We had a letter home from school the other day asking for feedback about homework. One of the questions was 'Do you feel your child has sufficient homework?' What bothered me was the implicit suggestion contained within the question - talk about a closed question! Do I think my child has sufficient homework, well actually, I happen to think that my child has way too much homework, now you're asking.
Quite frankly, the 'Additional Comments' box was far too small for what I wanted to write, but I managed to squeeze in the salient points. There's no way I was going to miss the opportunity to have my views recorded somewhere, even if it seems I'm in the minority (at least at this school.)Currently, my daughter has a poem to learn off by heart every term and she has topic homework every holiday. Each week, she is expected to complete English, Maths and read a book. She is 6 and she's in Year 2. I have issues both with the amount of homework given and the learning outcomes attached to these.
It isn't clear to me why she has to learn a poem, what the benefits are to her education or indeed why she's being asked to learn it.
The topic homework is baffling. I don't understand the need for it, it's given out to the children with no explanation attached to it at all - often the language contained comes straight from the National Curriculum guidelines and therefore needs some deciphering from me before we can even attempt it.
Frequently it lacks any obvious connection with their current learning. I'm sure this isn't the case, but I would like a great deal more information about the whys and whats of this homework than I've had so far. Having said that, the topic homework is the one activity that my daughter enjoys doing and is enthusiastic about, so I value it for that reason.
I believe that homework should only be issued if it has intrinsic benefits to the child's learning.
By default, it need not therefore be issued every week. If homework becomes a chore at age 6, what are we letting ourselves in for in the future? I don't like the messages we are sending to our children - that learning is 'just something that has to be done'.
Don't get me wrong, I value education very highly indeed and I try to make sure that my daughter doesn't see her homework in a negative way. In fact, she's extremely conscientious about doing it most of the time.
However, I don't push it if she's not in the mood as it becomes self defeating and I don't want her to have negative associations with learning. I have to admit that we don't really bother with the poem and I'm not at all worried about her reading, so if she would rather read a book of her own choice from home or the library, I'm happy to let her get on with that and we find ways of covering the school book.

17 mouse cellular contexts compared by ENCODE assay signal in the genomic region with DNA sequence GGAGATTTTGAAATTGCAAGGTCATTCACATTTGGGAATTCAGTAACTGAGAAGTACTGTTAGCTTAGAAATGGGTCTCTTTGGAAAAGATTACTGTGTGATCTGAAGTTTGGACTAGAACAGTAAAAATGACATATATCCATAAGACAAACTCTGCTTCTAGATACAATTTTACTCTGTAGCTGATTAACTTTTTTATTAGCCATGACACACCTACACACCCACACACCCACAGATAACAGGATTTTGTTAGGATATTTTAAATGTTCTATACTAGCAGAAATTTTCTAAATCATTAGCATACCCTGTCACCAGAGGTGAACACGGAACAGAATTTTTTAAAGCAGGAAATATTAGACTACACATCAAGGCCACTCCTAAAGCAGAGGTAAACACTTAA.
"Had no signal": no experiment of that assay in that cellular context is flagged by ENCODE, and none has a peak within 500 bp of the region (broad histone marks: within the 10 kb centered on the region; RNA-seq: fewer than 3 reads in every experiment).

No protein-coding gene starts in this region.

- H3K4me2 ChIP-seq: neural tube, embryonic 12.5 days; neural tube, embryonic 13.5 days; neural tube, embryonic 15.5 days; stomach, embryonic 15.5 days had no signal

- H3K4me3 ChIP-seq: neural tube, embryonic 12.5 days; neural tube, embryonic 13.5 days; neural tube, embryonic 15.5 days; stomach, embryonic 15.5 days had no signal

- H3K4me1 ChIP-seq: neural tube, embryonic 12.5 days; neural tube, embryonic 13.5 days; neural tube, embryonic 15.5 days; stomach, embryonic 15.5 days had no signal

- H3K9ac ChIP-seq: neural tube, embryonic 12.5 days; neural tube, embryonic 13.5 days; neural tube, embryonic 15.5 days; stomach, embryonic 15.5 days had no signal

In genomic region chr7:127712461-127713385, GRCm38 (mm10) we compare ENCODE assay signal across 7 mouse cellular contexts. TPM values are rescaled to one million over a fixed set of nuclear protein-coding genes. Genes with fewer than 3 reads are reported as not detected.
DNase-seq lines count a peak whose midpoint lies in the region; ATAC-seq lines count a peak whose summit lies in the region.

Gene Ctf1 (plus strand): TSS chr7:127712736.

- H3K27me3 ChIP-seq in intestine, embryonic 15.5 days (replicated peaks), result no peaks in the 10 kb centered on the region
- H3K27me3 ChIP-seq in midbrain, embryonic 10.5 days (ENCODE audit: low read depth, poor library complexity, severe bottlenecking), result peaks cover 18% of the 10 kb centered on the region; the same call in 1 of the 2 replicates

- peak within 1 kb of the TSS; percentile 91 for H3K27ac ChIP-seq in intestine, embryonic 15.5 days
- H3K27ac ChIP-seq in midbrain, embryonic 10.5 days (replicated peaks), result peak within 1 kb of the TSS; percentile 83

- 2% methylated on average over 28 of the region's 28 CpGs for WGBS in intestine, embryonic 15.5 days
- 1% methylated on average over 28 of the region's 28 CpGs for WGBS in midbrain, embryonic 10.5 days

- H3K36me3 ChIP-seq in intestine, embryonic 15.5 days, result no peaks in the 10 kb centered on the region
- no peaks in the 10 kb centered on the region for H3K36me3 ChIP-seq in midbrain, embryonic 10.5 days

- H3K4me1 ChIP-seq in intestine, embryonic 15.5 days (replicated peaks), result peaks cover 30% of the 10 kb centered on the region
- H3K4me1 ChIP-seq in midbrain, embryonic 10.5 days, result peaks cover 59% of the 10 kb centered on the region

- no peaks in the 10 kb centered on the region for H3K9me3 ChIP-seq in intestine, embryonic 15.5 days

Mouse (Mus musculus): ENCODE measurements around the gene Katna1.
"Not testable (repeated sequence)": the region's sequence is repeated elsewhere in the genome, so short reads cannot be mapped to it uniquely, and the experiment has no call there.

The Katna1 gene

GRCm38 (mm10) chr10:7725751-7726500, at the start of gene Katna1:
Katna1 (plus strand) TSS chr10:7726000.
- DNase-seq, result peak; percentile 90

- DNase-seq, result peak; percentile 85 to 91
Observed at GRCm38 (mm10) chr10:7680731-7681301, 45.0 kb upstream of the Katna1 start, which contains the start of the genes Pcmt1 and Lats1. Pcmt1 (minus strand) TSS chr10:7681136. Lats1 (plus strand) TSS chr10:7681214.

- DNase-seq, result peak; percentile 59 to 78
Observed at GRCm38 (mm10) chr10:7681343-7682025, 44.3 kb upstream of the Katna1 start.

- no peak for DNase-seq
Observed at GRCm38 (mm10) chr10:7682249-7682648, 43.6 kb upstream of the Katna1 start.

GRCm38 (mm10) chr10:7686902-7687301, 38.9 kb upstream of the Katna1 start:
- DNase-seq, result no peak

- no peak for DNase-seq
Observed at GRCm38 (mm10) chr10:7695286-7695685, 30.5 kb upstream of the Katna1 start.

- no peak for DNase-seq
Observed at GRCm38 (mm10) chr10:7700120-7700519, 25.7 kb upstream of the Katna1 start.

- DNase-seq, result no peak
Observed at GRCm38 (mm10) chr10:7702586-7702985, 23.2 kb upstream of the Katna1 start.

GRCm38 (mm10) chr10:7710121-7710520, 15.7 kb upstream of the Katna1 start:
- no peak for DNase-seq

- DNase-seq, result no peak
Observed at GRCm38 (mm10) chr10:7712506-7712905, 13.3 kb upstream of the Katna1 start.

At this point I have to disagree with the author Jacqueline Wilson who seems to believe that children in the UK aren't taught spelling in school. Her argument seems to be that the quality of children's spelling has fallen markedly over the last decade.
Well, I can assure her that children are taught spelling in school - my daughter has spellings to learn every week. Personally, I don't think it's spelling that's the issue, I think it's knowing how and when to use language appropriately. I don't think the education system is currently acknowledging the world that children inhabit now.
The growth of social media means that children are exposed to a whole range of language and usage. What they need to be taught are the tools and skills to understand when and how to use language appropriately and to have confidence in language.
The reason I don't think this is taught is because policy is designed by people who have never been exposed to the complexities of this rapid growth and don't have any understanding themselves of it's ramifications.
You only have to look at the mess some politicians and councillors get themselves into because they haven't grasped the implications of this instant society.
I believe that discussing the paucity of spelling is at best a distraction and at worst handing it all on a plate to the conservative politicians who wish to take our education system back to some mythical golden age of learning that only ever benefitted the few.
After reading this, you won't be surprised to read also that I fundamentally disagree with pretty much everything Michael Gove proposes in terms of education. What I fear will happen is that there will be more and more value placed on quantity rather than quality if he is allowed to have his way.
I know of some primary schools calling in their Year 6 children over Easter to revise for the new grammar test, and parents allowing this to happen.
I'm appalled and worried that we're heading along the road of facts, facts, facts. Equally I worry that the culture of tick boxing is alive and flourishing and I can't see how either of these situations will possibly benefit any child at all.
The worst part about all of this for me is the fact that my little girl frequently wakes up and cries because she doesn't want to go to school at 6 years old - this makes me feel so sad.
Iona is a mum of two and enjoys writing both on the blog and freelancing. She's generally pretty keen on being a mummy too and spending the odd moment having a really good think.
Blogs at: Redpeffer